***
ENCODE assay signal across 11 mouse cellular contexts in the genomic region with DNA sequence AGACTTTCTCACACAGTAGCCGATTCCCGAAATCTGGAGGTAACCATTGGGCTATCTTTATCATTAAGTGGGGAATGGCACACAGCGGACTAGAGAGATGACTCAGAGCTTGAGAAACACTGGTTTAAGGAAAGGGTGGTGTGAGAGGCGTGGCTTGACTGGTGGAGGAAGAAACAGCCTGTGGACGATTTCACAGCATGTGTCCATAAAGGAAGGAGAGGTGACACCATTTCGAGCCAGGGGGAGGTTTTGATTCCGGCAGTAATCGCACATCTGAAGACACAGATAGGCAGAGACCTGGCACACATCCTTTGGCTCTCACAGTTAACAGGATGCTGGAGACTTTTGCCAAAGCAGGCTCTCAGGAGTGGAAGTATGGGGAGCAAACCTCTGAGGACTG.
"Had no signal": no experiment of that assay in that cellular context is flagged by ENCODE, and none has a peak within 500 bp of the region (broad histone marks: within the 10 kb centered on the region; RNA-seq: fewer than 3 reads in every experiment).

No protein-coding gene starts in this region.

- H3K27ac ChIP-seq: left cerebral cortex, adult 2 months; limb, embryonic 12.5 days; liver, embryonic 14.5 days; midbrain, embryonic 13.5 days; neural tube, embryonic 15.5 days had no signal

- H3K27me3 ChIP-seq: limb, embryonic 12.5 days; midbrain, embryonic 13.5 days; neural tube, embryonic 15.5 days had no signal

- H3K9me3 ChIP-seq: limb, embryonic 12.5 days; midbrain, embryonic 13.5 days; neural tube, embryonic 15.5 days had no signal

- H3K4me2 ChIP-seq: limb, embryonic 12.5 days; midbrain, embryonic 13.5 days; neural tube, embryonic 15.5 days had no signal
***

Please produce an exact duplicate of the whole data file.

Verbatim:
ENCODE assay signal across 11 mouse cellular contexts in the genomic region with DNA sequence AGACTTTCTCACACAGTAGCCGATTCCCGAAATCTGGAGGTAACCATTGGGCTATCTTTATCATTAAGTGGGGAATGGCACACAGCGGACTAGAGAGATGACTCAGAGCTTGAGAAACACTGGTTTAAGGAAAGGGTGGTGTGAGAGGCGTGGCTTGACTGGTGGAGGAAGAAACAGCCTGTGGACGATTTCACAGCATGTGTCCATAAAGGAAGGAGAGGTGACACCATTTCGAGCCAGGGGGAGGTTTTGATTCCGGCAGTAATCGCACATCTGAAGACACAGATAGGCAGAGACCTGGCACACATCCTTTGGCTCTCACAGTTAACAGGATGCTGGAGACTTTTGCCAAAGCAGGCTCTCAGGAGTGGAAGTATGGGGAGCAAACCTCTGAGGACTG.
"Had no signal": no experiment of that assay in that cellular context is flagged by ENCODE, and none has a peak within 500 bp of the region (broad histone marks: within the 10 kb centered on the region; RNA-seq: fewer than 3 reads in every experiment).

No protein-coding gene starts in this region.

- H3K27ac ChIP-seq: left cerebral cortex, adult 2 months; limb, embryonic 12.5 days; liver, embryonic 14.5 days; midbrain, embryonic 13.5 days; neural tube, embryonic 15.5 days had no signal

- H3K27me3 ChIP-seq: limb, embryonic 12.5 days; midbrain, embryonic 13.5 days; neural tube, embryonic 15.5 days had no signal

- H3K9me3 ChIP-seq: limb, embryonic 12.5 days; midbrain, embryonic 13.5 days; neural tube, embryonic 15.5 days had no signal

- H3K4me2 ChIP-seq: limb, embryonic 12.5 days; midbrain, embryonic 13.5 days; neural tube, embryonic 15.5 days had no signal